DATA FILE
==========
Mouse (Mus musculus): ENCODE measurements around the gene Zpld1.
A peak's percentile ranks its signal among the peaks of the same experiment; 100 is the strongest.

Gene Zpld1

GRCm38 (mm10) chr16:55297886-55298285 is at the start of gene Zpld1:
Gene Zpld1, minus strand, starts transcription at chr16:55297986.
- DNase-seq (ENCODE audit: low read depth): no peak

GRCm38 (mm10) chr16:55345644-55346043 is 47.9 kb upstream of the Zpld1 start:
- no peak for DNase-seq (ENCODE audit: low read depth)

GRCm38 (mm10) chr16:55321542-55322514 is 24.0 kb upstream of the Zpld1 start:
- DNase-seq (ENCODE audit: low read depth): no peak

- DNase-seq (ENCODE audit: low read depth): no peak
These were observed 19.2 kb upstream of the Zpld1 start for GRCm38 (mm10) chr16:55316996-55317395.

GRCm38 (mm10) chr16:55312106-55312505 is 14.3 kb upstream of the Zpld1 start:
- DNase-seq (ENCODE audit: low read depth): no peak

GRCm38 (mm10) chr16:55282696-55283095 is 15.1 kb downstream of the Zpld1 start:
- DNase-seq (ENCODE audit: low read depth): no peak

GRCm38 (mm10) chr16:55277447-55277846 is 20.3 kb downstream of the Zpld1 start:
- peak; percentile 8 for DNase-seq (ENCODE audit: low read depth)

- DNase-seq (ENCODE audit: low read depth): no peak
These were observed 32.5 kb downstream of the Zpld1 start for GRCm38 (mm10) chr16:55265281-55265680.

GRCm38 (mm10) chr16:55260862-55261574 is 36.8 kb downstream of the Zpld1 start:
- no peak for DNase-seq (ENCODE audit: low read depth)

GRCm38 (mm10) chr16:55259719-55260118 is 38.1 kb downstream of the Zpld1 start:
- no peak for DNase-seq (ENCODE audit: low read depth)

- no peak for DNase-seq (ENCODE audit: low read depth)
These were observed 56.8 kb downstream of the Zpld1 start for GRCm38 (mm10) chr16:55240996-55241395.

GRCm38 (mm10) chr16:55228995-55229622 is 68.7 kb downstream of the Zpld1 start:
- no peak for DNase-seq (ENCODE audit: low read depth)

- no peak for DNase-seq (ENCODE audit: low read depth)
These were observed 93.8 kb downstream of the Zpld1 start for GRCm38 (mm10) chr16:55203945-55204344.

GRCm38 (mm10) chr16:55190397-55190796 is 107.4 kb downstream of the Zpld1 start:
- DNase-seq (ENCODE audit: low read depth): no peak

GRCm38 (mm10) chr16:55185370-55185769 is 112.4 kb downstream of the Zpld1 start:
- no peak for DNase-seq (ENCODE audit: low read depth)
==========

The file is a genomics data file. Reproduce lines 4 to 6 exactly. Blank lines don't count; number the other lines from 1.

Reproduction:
GRCm38 (mm10) chr16:55297886-55298285 is at the start of gene Zpld1:
Gene Zpld1, minus strand, starts transcription at chr16:55297986.
- DNase-seq (ENCODE audit: low read depth): no peak